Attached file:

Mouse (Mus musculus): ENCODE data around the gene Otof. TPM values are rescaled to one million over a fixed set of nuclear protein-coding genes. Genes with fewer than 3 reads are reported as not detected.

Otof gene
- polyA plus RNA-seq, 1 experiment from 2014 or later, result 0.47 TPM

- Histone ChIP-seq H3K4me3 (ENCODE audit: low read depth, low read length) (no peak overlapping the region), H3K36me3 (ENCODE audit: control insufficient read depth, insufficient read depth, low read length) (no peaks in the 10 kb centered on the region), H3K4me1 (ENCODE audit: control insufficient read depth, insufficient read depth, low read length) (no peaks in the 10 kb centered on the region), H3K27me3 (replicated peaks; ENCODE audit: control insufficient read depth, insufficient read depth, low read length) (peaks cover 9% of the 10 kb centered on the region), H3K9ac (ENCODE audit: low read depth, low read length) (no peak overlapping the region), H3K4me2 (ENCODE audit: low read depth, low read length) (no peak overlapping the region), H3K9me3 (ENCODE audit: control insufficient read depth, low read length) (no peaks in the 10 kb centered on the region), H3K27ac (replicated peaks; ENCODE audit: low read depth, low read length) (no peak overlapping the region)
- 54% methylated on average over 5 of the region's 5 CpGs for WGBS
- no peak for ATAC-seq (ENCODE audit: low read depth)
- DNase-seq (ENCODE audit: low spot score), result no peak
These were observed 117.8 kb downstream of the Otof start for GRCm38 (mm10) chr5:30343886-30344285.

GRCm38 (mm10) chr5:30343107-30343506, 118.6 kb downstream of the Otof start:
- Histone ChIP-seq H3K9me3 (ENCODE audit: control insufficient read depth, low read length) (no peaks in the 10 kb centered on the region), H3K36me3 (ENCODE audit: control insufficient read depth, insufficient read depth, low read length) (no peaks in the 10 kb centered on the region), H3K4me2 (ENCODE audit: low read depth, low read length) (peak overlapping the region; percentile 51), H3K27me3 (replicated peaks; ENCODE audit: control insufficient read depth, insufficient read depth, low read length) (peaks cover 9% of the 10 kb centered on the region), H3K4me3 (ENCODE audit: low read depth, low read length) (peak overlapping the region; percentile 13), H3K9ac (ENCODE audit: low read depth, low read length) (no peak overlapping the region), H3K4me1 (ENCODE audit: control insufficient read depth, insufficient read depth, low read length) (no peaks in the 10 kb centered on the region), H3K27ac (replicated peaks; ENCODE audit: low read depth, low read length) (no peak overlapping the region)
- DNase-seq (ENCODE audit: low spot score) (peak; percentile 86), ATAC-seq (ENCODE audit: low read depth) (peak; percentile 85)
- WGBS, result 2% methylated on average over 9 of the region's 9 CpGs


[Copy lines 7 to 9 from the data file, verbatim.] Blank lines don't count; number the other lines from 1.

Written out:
- DNase-seq (ENCODE audit: low spot score), result no peak
These were observed 117.8 kb downstream of the Otof start for GRCm38 (mm10) chr5:30343886-30344285.

GRCm38 (mm10) chr5:30343107-30343506, 118.6 kb downstream of the Otof start: